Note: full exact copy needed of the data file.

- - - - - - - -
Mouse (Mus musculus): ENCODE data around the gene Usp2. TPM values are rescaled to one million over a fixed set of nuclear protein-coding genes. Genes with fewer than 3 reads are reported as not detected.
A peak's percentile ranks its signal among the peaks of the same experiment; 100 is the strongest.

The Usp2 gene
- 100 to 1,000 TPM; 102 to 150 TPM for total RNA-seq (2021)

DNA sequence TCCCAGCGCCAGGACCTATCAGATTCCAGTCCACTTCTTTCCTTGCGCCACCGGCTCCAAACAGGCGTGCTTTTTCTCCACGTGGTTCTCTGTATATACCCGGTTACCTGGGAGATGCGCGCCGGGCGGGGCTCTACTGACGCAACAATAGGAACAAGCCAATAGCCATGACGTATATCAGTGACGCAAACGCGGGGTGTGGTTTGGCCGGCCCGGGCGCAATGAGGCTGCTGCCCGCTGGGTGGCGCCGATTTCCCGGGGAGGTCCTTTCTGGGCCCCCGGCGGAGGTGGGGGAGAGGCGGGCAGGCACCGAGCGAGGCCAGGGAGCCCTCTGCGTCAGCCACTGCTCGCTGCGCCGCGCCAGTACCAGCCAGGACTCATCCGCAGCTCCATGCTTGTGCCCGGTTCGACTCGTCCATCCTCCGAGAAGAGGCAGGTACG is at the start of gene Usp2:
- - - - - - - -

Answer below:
Mouse (Mus musculus): ENCODE data around the gene Usp2. TPM values are rescaled to one million over a fixed set of nuclear protein-coding genes. Genes with fewer than 3 reads are reported as not detected.
A peak's percentile ranks its signal among the peaks of the same experiment; 100 is the strongest.

The Usp2 gene
- 100 to 1,000 TPM; 102 to 150 TPM for total RNA-seq (2021)

DNA sequence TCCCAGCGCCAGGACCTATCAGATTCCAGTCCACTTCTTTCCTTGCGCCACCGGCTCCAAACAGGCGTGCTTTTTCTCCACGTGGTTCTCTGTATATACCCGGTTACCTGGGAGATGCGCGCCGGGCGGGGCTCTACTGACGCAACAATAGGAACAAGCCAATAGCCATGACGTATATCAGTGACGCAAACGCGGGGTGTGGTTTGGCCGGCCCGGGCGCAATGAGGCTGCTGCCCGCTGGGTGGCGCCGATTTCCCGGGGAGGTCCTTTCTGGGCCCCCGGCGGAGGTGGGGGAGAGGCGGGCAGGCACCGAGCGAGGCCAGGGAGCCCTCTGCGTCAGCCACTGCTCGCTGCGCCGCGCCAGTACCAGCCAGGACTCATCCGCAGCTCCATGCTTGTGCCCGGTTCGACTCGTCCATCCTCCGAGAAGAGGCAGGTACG is at the start of gene Usp2: